Sermon from July 5, 2020

5th Sunday After Pentecost, Year A

First Reading: Genesis 24:34-38, 42-49, 58-67; Psalm 45:10-17; Second Reading: Romans 7:15-25a; Gospel: Matthew 11:16-19, 25-30

Much like last week, I feel like I need to begin by addressing our reading from Genesis – and the Psalm, too. In Genesis we hear the telling of Rebekah joining Abraham and Isaac’s family, taken away from her own – as it was then. It appears as though she has some agency in the story – it seems she is given a choice to go or not (whether or not it was actually a choice in her culture is unsure), but this is unlike Isaac, who is more or less just a sidenote in almost every story that involves him. It gives us a hint of the important role Rebekah will have in this familial line. 

The Psalm was written for a royal wedding, the only one of its kind, and the section we heard addresses the queen. There is such an emphasis on her beauty and the hope she brings for bearing sons. I have to be honest that I get tired of reading our patriarchal scriptures that diminish a woman’s value to her child-bearing ability and her looks. 

It feels strange to have celebrated 50 years of Lutheran women being ordained as pastors in the ELCA on June 29 and then hearing these texts. We must be aware that this attitude of oppression toward women is still alive and well in the world today, even in our own country, even among the women pastors we celebrate. Women pastors are still critiqued for their child-bearing abilities (or lack thereof) and their looks, good or bad. We should celebrate that we have been ordaining women for 50 years, and yet there is still so much more work that needs to be done. We should celebrate that Lord of Life is currently led by a pastor and deacon who are both women, and yet there is more work that needs to be done. Sometimes we might be okay with that kind of truth telling, and other times not. 

In Matthew’s gospel reading today, the text is calling out people who don’t recognize truth when it is standing right in front of them. They have been told the message, but they haven’t heard it or seen it because it hasn’t come in the way they want. They see with superficial eyes and make assumptions about John the Baptist and Jesus. Jesus is calling out the crowd on their assumptions. And he’s calling them out for failing to see what’s been in front of them because it doesn’t look or sound the way they want it to.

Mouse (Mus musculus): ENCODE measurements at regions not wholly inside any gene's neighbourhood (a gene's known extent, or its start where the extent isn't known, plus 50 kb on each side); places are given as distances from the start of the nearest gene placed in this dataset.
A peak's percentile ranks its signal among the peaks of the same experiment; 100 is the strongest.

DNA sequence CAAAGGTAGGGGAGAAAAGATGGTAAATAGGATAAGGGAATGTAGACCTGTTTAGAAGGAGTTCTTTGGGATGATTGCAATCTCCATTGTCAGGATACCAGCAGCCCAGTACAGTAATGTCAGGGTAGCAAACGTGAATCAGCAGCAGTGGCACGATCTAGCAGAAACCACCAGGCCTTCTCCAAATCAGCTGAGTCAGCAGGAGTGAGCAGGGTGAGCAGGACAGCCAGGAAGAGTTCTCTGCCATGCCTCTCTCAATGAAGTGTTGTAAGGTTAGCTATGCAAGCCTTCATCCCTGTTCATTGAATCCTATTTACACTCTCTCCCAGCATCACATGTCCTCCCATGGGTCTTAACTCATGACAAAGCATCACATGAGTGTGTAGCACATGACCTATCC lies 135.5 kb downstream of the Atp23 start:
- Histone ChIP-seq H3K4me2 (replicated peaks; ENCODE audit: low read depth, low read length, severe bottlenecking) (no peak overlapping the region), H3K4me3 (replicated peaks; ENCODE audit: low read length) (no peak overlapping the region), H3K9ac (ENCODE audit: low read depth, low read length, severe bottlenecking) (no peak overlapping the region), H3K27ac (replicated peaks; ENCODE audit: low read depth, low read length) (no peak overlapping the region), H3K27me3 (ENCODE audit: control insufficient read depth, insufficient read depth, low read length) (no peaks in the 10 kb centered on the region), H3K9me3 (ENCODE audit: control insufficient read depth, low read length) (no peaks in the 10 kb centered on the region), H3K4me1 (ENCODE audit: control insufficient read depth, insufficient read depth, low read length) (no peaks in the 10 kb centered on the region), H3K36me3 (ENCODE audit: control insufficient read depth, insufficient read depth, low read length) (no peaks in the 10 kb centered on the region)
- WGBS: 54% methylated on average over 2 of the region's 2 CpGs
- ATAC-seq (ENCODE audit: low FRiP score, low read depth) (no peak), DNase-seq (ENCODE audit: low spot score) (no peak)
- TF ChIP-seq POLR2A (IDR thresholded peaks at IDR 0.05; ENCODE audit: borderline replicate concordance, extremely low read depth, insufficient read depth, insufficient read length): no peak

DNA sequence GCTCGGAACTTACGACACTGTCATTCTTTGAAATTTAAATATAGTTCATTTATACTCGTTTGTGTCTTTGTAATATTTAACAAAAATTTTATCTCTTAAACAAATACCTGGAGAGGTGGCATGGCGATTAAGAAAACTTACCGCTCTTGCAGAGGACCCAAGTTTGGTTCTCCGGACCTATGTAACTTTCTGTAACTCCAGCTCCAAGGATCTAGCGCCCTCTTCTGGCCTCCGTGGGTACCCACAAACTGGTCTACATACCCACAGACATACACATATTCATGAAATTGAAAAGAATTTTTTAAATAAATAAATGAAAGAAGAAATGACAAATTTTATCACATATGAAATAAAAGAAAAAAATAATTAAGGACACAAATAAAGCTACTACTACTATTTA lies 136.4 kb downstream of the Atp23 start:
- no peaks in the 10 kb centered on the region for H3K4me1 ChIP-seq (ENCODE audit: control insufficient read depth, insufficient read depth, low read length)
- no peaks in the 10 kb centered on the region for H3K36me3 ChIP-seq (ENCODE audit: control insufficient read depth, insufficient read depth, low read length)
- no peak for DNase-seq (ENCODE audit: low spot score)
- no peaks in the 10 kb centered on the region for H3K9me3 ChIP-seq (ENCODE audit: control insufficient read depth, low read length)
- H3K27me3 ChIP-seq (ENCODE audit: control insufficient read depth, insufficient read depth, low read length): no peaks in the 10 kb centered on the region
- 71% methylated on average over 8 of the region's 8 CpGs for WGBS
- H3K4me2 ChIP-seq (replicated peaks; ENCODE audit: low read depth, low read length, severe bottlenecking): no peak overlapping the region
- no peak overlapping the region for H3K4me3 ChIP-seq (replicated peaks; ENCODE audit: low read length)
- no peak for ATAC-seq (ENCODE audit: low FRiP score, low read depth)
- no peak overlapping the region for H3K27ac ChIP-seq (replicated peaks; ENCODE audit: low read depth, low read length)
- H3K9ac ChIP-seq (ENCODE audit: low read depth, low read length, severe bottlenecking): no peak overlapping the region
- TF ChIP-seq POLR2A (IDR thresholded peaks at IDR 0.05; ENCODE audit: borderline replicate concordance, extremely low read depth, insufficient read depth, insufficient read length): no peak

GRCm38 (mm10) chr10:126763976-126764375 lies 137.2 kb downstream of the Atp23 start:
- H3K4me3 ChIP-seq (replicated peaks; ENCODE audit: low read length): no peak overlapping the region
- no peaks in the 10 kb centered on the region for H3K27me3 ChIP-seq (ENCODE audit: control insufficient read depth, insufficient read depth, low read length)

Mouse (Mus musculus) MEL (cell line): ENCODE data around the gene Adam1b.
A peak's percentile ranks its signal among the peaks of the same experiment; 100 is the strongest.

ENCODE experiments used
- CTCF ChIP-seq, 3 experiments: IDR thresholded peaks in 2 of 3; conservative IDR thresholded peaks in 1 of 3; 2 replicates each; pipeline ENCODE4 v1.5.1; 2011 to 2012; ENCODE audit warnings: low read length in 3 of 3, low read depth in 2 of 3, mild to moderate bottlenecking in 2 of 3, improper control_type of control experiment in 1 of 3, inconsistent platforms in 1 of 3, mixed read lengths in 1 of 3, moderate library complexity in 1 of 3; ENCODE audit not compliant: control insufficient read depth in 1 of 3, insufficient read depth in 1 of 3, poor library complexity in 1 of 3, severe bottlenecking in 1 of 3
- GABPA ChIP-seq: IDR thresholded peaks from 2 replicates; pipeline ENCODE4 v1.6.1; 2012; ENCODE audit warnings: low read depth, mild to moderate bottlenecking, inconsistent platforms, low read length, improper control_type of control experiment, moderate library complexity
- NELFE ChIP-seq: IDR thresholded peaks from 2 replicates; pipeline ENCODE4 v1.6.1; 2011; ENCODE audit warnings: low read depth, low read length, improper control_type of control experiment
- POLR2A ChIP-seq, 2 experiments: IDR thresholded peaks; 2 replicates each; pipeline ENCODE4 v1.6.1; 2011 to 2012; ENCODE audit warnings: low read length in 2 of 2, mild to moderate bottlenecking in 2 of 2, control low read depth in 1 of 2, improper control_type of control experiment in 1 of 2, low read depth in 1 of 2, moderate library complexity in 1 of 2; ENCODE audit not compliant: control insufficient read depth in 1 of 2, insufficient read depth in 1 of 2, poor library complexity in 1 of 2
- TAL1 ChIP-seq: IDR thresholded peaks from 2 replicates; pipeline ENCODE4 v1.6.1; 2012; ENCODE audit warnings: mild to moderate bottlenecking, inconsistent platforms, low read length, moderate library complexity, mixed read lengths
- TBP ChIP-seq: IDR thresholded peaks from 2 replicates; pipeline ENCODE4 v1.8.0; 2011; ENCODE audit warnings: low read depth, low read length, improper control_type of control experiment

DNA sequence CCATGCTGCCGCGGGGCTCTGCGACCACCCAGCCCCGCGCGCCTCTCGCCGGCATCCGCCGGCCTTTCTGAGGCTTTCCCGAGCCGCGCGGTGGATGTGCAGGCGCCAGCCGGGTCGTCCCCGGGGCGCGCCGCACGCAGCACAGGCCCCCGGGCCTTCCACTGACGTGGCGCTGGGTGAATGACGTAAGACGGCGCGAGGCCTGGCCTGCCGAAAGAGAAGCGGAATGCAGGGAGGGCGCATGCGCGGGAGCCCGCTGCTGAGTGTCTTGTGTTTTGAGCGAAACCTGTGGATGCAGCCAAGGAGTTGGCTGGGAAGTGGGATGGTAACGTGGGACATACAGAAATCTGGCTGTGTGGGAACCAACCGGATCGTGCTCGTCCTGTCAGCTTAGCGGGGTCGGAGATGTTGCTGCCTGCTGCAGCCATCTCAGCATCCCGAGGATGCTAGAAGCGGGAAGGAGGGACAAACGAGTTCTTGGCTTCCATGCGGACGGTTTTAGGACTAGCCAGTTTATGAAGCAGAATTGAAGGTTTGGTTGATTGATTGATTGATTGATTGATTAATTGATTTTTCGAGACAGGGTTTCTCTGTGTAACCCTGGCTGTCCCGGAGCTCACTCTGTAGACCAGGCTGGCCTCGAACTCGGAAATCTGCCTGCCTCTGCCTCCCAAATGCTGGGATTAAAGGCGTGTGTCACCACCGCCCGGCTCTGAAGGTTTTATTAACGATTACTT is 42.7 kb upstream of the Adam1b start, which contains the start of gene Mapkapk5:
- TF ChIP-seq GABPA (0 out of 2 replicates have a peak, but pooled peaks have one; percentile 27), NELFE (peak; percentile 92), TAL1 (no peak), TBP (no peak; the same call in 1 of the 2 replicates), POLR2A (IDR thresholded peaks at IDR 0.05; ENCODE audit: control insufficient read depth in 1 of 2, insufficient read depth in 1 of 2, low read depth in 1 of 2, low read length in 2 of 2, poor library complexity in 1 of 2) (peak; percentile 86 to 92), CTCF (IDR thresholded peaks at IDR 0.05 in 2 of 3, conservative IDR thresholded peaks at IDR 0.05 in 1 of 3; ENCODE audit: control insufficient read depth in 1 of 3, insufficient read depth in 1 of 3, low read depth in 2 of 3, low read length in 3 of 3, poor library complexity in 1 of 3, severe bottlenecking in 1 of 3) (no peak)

In our own culture, we are facing change, like the people in our gospel reading. We are being challenged to listen and hear calls for change. Those calls might make us uncomfortable. The change itself may feel uncomfortable. Everytime calls for equality come they often make us uncomfortable, maybe because of our own guilt or our denial that we are part of broken or evil systems. It’s hard to imagine that we, good-meaning, moral people could be participants in or malformed by systems that we had put so much trust in. Sometimes we think – yes, we want change, but just not like that. But then how? How will change come? How will change ever be acceptable to us? “We played the flute for you and you did not dance. We wailed and you did not mourn.” (Matthew 11:17)

In the verses that we skipped today, Jesus reproaches the cities in which most of his deeds of power had been done because they did not repent. They did not pursue new paths. Even these places that had received most of Jesus’ work could not see and hear and change their ways. They could only say, “Yes we want change, but not like that.” It may be good for each of us to reflect on this, wondering in what ways we are resistant to change.